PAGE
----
9

I was curious as to the etymology of the Spanish word gafas, meaning glasses (spectacles).

Wiktionary only vaguely offers the following, and other searches have been fruitless.

Maybe related to French faire gaffe ‎(“pay attention”), or German gaffen ‎(“to stare”)

What is the etymology of 'gafas'?

8

In 1611, Covarrubias defined the term "gafas" as following (text adapted):

GAFAS, instrumento con que se arma la ballesta [...] porque hace curvar y torcer la verga de la ballesta hasta encajarla en la nuez.

If you search in the CORDE this word before 1700, this is the meaning you are going to find for every match. Covarrubias said that "gafas" came from a Hebrew verb, "Cafaf", meaning "to bend". In the same dictionary, "gafo" was:

[...] un enfermo de cierto género de lepra [...] el cual [...] encoge los nervios de manos y pies: y particularmente les llamamos gafos a los tales enfermos por encorvárseles los dedos de las manos, como a las aves de rapiña.

In fact, by then it already existed the word

GAFAR, [...] arrebatar con las uñas, o con instrumento encorvado y gafo.

So, "gafo/a" just meant "torcido", "doblado" ("bent"). In the same dictionary we can find the word

ANTOJOS, los espejuelos que se ponen delante de la vista para alargarla a los que la tienen corta, invención admirable, y de gran provecho para los viejos y los cortos de vista, y para no cansarla leyendo o escribiendo.

These "espejuelos" or spectacles ("antojos" because they were positioned "ante los ojos") did not have a frame as they have today. But then someone invented a frame that made them fixed in your face via an elongation that went behind your ears. This elongation was curved, and thus it was something "gafo". In the RAE dictionary from 1803 we can see the following definition:

GAFAS. Las presillas, o manecillas, con que se afianzan los anteojos en las sienes, o en las orejas.

But in fact, from the first RAE dictionary from 1734 we can see that

GAFAS. En el estilo familiar, vale lo mismo que Antojos.

So at first, what was "gafas" was the mount with the curved elongations, and it was a colloquial word, being "antojos" much more formal until the XIX century, in which the term "gafas" began to be widely used in literature.

3

A search in spanish with google brings these results:

Laboratorio del Lenguaje: de donde vienen gafos y gafas, 2006

La Vanguardia: las gafas, 2013

In a nutshell, the term 'gafas' comes from the shape of the frame. Which reminded the arm's shape of those afflicted by leprosy, at the time lenses were first mounted in a frame.

  • 2
    Can you explain this a bit further? What does the frame have fm do with it? – BladorthinTheGrey Nov 3 '16 at 21:03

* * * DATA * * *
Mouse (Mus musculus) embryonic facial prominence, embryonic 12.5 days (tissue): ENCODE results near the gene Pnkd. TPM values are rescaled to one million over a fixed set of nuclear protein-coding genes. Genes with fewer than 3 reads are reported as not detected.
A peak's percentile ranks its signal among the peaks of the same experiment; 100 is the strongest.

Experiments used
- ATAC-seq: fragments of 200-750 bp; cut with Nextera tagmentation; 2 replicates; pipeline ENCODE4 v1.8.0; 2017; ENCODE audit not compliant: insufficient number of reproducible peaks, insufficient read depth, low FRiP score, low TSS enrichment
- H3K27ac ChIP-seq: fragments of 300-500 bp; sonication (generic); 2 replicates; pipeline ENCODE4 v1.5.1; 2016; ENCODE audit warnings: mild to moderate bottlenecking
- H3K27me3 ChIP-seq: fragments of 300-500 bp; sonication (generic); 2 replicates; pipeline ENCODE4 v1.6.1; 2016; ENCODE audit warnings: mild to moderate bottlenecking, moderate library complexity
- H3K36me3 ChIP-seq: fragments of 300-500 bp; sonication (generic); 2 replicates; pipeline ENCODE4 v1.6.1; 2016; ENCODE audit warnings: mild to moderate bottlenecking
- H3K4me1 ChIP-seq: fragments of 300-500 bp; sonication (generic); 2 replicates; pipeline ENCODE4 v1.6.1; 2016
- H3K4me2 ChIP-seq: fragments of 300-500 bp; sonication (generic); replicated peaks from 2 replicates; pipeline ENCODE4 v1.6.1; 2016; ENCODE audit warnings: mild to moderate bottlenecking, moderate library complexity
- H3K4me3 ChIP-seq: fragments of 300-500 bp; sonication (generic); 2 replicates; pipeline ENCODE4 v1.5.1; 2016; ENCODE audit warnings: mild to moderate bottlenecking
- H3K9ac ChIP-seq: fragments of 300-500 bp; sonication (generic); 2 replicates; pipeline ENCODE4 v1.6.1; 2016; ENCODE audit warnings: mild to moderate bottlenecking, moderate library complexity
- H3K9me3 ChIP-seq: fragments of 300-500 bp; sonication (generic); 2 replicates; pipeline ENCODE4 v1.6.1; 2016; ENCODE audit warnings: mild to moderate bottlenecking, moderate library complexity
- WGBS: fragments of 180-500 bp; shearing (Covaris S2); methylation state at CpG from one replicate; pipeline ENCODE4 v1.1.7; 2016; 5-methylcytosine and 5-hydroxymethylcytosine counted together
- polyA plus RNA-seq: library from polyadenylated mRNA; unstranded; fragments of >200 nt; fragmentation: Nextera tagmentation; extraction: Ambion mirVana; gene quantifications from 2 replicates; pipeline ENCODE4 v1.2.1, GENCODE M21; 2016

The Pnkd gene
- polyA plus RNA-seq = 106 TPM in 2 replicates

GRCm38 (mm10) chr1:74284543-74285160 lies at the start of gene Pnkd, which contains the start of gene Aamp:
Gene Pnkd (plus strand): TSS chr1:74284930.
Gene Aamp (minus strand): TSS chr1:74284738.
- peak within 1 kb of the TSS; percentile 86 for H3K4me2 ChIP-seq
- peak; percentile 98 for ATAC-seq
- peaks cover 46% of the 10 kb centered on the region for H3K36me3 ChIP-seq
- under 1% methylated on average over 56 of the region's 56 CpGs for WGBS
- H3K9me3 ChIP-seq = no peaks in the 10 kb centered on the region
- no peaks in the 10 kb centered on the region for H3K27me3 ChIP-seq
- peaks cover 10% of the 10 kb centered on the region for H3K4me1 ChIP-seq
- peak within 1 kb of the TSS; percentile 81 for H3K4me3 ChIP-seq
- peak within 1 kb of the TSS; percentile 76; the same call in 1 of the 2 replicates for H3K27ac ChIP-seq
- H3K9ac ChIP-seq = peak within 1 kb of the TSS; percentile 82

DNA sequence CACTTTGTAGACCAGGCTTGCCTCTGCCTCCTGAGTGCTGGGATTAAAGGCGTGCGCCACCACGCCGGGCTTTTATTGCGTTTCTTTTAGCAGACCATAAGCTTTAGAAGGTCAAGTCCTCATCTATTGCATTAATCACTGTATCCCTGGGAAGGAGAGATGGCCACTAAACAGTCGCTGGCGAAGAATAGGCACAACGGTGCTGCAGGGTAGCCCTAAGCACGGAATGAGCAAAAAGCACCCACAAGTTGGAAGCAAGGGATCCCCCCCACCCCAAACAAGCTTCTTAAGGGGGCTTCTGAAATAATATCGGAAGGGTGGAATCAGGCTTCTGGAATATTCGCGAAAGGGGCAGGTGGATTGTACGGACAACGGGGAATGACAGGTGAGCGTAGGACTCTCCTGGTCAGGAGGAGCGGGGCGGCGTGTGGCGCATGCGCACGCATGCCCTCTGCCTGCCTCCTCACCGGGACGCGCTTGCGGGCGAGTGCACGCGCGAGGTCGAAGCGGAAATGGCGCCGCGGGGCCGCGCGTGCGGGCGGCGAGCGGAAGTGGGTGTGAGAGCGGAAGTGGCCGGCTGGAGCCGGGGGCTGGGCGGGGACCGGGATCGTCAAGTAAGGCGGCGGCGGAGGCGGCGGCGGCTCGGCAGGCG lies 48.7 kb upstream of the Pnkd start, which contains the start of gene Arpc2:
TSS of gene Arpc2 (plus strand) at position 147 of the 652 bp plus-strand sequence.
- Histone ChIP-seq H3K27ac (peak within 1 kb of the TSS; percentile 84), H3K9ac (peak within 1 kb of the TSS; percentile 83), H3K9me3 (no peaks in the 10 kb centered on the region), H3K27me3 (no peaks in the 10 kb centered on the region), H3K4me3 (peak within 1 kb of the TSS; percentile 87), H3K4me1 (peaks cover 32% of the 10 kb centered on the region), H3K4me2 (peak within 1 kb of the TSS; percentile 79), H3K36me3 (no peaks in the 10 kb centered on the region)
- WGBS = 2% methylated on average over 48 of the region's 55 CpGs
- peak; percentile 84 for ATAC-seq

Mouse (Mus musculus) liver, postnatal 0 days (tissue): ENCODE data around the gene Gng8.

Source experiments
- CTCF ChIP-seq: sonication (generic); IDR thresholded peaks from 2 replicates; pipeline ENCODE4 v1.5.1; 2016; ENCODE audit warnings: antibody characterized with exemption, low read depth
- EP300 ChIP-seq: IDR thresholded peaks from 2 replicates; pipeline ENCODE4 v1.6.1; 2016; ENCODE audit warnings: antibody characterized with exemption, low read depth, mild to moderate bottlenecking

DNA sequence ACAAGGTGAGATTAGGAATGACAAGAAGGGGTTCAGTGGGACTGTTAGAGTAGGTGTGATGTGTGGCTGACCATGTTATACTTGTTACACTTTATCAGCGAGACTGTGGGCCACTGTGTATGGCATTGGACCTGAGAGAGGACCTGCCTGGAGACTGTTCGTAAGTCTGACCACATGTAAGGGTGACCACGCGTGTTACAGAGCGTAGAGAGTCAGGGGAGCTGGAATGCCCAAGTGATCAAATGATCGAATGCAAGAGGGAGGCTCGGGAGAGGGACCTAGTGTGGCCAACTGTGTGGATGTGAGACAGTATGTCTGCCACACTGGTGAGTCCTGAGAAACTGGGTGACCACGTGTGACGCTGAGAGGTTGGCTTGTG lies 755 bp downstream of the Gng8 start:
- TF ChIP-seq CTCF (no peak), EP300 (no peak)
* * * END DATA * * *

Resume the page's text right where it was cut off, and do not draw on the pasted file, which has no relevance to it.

0

I have been looking into the same matter.

The only thing that I could find that provided subjective sense to me was that the name "gafas" was derived from the famous Andalusian eyes physician Ghafiqi who lived in 12th-century Andalusia.
His full name was Muhammad ibn Aslam Al-Ghafiqi. His statue is in Córdoba to mark his outstanding work in the field of Ophthalmology (in terms of treatment, medication and surgery of the eyes) which is considered a breakthrough in the medical field. He is the author of Al-Murshid fi’l-Kuhhl "The Right Guide to Ophthalmology".

This Arab origin predates the use of the word in Spanish by some centuries but the same thing happened with the names of other Arab inventions like the name for cámara from Arabic komra (Ibn al-Haytham created a camera obscura, al-Komra al Mothlema in the 11th century) or the name for medicina from Arabic مادة سينا madett Sina ("Sina's substance", for the remedies that famous Ibn Sina made in late 10th - early 11th century).

  • Please find my feedback in the reply below as there is a limitation on the number of words in the comments section :) – Hareth Bani Jul 15 at 11:23
  • 1
    I just saw your message. I will do that. Thanks! – Hareth Bani Jul 15 at 11:38
  • Studying the language is now "conspiracy"? "western societies hiding the Arab roots"? .. I am not sure how you reached to this conclusion, but this is not the mindset I write from. – Hareth Bani Jul 15 at 13:34
  • Could you please let me know what is that you consider a "solid base"? (a potato also produces electricity if you connect wires to it but if you found potatoes in an old jar you wouldn't say they were batteries) This is not an argument and was relatively recently discovered. It's apparent that the its what I presented that didn't find "liking" rather being judge for its intellectual material. The linguistic foundation still unchallenged rather argued against on the same grounds/ foundations. – Hareth Bani Jul 15 at 13:40
  • There are those who reestablished what are considered today as facts without being re-validated or established on solid foundations. The dismissal of the thought of the likelihood that what I brought just without even trying to check how sound the information I provided and the consideration of it as "conspiracy martial" makes me question the intellectual foundation I first though this forum is built for. As academics and researchers looking for the truth, what I presented shouldn't be threatened to be "deleted" just because I presented an idea that doesn't come across as "well-liked". – Hareth Bani Jul 15 at 13:49

Your Answer

By clicking “Post Your Answer”, you agree to our terms of service, privacy policy and cookie policy

Not the answer you're looking for? Browse other questions tagged or ask your own question.